Punchinello, Volume 1, No. 16, July 16, 1870

One morning, in a stage,
She rode to STEWART’S store—
A young man soon got in,
And sat down near the door.

Then, leaning towards the man,
While passengers did stare,
She smiling said, “Good sir,
Shall I pass up your fare?”

006b.jpg (92K)

The young man started back
As if he had been shot.
Said he, “This dollar bill?
I think I’d rather not!”

The poor girl sat abashed,
While every one began
To have suspicions of
This female gentleman.

One morning, hast’ning home,
It rained—to her regret,
And just before her walked
A young man getting wet.

She stepped up to him quick,
And said, with courtesy rare,
“It’s raining, sir; will you
My large umbrella share?”

The young man sprang aside,
Beneath a leaky spout;
The water from his clothes
Ran like a stream for trout.

006c.jpg (76K)

His hand upon his watch
He clapped, and cried, “Don’t stop!
Just travel on, I say,
Or I shall call a ‘cop!'”

This sort of thing she tried
In many such a case;
But every time she met
Deplorable disgrace.

At last she said, “Oh, ho!
My plan it is no use;
When I politeness show
I always get abuse.

The day is yet to come
When female courtesy
Is wanted by the men;
No more of it for me!”

She straight sought SUSAN A.,
And joined her haughty clan
And tried no more to be
A female gentleman.

006d.jpg (82K)


OUR PORTFOLIO.

DEAR PUNCHINELLO: Having been appointed by the Committee of the “American Universal Protection Society,” of which you are chairman, to call upon our honored Secretary of State, with the view of obtaining protection for the interests of our merchants who are now endeavoring to create a trade in ant-eaters with the inhabitants of the Chickadiddle Islands in the South Sea, I have the honor to submit the following synopsis of what took place at the interview:

I found Mr. FISH in a state of partial exhaustion, owing to the unusual heat of the weather, and the perusal of a fresh batch of compliments forwarded to him by his particular friend in New York, the Hon. C. ANDERSON DANA.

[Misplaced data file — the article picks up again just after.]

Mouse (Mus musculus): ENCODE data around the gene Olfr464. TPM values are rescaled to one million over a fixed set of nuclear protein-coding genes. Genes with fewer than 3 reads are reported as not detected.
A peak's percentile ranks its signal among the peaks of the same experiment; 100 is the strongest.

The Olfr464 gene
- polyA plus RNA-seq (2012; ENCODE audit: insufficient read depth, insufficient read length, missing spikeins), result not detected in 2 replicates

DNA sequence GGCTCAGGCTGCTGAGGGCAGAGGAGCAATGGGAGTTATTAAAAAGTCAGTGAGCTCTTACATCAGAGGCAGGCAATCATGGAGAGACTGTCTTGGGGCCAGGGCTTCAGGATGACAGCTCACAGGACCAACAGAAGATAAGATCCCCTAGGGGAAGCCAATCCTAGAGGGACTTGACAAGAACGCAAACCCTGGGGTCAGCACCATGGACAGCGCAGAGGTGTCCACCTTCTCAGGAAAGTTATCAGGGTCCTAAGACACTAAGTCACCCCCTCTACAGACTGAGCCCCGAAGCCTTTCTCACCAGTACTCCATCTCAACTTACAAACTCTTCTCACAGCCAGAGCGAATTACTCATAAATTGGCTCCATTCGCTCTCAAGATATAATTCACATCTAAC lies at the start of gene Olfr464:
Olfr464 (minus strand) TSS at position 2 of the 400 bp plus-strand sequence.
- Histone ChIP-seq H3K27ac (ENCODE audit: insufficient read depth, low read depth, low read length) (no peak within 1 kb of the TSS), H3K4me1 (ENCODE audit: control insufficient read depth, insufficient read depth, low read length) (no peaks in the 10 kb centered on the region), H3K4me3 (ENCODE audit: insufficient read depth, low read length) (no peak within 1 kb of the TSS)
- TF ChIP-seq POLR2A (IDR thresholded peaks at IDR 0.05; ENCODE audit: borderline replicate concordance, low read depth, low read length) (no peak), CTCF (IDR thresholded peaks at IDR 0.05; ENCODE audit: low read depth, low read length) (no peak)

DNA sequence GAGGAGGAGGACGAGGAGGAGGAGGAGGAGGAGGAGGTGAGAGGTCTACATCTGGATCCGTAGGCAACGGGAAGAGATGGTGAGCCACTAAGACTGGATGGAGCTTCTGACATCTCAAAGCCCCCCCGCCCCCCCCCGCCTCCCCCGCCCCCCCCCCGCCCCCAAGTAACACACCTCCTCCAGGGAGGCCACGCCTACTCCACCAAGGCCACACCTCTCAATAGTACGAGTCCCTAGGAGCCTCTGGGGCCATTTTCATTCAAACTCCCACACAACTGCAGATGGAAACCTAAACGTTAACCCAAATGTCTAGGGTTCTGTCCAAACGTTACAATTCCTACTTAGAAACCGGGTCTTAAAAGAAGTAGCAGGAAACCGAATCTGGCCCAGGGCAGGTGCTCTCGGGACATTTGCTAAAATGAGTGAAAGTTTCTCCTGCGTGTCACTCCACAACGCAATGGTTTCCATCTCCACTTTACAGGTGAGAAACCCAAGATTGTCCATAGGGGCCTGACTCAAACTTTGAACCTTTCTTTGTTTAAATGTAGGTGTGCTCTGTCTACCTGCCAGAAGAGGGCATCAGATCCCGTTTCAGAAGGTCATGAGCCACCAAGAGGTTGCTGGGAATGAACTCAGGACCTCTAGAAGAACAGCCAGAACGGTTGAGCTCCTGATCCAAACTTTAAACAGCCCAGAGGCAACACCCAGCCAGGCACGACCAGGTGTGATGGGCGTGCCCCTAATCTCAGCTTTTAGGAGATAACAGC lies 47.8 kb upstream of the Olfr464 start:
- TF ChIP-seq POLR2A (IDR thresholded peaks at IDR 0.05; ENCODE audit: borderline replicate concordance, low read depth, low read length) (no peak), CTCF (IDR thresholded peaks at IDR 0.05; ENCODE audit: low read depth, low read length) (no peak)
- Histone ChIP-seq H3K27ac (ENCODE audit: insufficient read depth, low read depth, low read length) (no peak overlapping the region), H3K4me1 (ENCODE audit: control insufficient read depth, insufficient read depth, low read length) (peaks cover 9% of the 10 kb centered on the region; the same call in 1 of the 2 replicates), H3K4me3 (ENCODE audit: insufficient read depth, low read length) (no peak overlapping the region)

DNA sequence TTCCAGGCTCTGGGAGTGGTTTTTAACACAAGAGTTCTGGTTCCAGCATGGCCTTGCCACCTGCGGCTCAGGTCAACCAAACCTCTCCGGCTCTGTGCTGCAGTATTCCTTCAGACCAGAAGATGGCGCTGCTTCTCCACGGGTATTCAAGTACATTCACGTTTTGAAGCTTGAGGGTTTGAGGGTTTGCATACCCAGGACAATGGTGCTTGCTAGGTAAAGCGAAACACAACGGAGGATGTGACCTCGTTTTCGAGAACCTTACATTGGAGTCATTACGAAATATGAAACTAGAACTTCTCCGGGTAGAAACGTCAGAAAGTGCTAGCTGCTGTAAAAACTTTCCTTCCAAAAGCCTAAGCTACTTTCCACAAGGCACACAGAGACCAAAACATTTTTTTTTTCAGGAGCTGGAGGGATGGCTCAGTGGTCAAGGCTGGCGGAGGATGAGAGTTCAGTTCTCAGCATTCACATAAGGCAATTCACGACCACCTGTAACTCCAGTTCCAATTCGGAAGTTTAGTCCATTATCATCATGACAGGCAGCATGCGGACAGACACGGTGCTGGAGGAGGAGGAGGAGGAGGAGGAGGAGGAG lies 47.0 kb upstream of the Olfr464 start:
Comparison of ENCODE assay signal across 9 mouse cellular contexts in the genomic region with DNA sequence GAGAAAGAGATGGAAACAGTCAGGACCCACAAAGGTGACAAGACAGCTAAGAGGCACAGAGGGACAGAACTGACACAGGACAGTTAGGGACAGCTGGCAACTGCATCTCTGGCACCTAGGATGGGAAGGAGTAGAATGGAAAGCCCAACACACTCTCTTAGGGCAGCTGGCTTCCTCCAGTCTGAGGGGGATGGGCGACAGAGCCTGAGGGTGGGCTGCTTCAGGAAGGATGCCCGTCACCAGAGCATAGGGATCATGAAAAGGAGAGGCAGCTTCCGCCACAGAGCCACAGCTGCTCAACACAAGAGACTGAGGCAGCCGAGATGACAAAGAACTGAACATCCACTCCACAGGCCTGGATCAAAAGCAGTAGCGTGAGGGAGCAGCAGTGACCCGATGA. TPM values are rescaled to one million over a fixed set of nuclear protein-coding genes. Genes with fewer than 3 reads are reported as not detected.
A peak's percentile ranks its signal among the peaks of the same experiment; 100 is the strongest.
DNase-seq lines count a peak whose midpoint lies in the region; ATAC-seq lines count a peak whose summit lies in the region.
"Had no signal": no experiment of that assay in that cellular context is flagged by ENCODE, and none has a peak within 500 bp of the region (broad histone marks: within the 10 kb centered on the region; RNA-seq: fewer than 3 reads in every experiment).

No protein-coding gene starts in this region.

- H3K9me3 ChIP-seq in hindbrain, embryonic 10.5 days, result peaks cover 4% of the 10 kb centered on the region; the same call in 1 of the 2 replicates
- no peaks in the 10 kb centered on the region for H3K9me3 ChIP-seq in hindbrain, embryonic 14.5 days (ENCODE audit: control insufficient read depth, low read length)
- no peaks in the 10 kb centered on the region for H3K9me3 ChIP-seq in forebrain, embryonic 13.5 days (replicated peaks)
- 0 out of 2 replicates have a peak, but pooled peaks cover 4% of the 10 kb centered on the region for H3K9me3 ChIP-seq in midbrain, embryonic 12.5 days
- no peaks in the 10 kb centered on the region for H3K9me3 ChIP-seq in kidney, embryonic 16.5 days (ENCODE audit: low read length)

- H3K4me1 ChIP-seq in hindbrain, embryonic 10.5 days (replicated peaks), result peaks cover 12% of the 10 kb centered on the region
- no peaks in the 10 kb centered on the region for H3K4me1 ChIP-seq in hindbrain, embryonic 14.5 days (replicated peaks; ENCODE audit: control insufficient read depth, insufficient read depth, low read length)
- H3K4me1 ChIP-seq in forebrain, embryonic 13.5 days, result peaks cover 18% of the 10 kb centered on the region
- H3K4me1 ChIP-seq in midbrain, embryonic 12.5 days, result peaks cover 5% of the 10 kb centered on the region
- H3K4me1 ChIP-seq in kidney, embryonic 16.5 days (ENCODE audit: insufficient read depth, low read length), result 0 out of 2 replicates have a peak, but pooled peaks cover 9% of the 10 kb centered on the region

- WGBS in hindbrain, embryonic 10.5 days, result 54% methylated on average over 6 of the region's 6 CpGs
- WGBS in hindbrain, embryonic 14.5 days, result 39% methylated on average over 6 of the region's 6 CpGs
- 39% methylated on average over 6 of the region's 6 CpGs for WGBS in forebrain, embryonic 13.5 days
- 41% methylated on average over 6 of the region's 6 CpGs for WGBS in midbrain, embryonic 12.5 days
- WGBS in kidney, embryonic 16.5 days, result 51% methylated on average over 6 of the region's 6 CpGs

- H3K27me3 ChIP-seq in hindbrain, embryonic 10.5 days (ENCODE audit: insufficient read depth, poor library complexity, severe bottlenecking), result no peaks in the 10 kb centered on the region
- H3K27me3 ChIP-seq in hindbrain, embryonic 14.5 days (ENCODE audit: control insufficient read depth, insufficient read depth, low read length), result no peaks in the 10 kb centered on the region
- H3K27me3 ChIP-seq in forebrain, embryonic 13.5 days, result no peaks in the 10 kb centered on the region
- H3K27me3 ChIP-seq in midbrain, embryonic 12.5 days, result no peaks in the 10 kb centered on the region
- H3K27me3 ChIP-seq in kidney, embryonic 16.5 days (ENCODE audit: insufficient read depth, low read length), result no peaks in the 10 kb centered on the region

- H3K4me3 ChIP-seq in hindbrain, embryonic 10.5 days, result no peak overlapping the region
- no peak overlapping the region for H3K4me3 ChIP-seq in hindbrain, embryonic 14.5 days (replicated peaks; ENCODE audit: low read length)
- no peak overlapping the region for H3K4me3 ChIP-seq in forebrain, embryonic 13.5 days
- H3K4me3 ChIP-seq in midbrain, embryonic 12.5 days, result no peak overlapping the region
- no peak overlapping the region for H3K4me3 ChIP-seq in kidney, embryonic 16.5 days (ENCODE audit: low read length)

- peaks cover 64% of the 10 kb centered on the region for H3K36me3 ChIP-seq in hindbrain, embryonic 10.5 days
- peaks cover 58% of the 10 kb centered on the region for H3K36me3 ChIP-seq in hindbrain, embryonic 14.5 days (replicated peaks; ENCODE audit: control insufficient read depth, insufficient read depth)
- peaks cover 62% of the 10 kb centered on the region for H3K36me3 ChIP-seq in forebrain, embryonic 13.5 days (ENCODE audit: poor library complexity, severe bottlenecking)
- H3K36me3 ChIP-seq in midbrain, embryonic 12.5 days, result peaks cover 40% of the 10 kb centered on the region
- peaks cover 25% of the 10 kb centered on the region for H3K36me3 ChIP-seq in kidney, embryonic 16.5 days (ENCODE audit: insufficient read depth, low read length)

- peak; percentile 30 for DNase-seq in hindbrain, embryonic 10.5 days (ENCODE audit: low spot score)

Three negresses stood about him with palm-leaf fans, endeavoring to accelerate the movement of the atmosphere in the very close room to which the privacy of his feelings sometimes drives him. He was reclining upon a sofa when I entered, but immediately arose and motioned me to take a seat. I had scarcely occupied a comfortable looking stuffed back-piece of furniture, when a pricking sensation in the region of my coat-tails caused me to resume the perpendicular with amazing rapidity, and, upon looking down, I observed the point of a pin protruding through the cushion of the chair. The Secretary did not lose his gravity, but very heartily apologized for what he called the “little contretemps.” The smarting sensation made me a little lax in speech, so that I did not choose my words with that regard for the majesty of a Premier which I came there at first disposed to do. He listened to my recital of the application with perfect equanimity, until I mentioned the name of PUNCHINELLO. At this point he colored slightly, bit his nether lip, and exclaimed, with evident vexation:

“What! the editor of a sheet that has dared to speak of me as a “scaly” fellow, and hold my policy up to the laughter of the nation?”

“Pardon me, Mr. Secretary,” I interposed, with all the courtesy of manner I could muster, “but I think you mistake the motive of Mr. PUNCHINELLO in applying that description to a person so august.”

“Fire and fiddlesticks, sir! do you take me for a fool?”

I pressed my hand in the vicinity of the fifth rib on my left side, and solemnly asseverated that I did not.

“It makes no difference,” added the great man, in an excited tone. “I can entertain no application coming from such a quarter.”

“But will you permit me to explain what Mr. PUNCHINELLO intended by the epithet ‘scaly’? It was only his peculiar way of saying that an officer appointed to administer the responsible duties of your august office could not impartially do so without the ‘Scales’—of Justice.”

Pages: 1 | 2 | 3 | 4 |... 5 ... | Single Page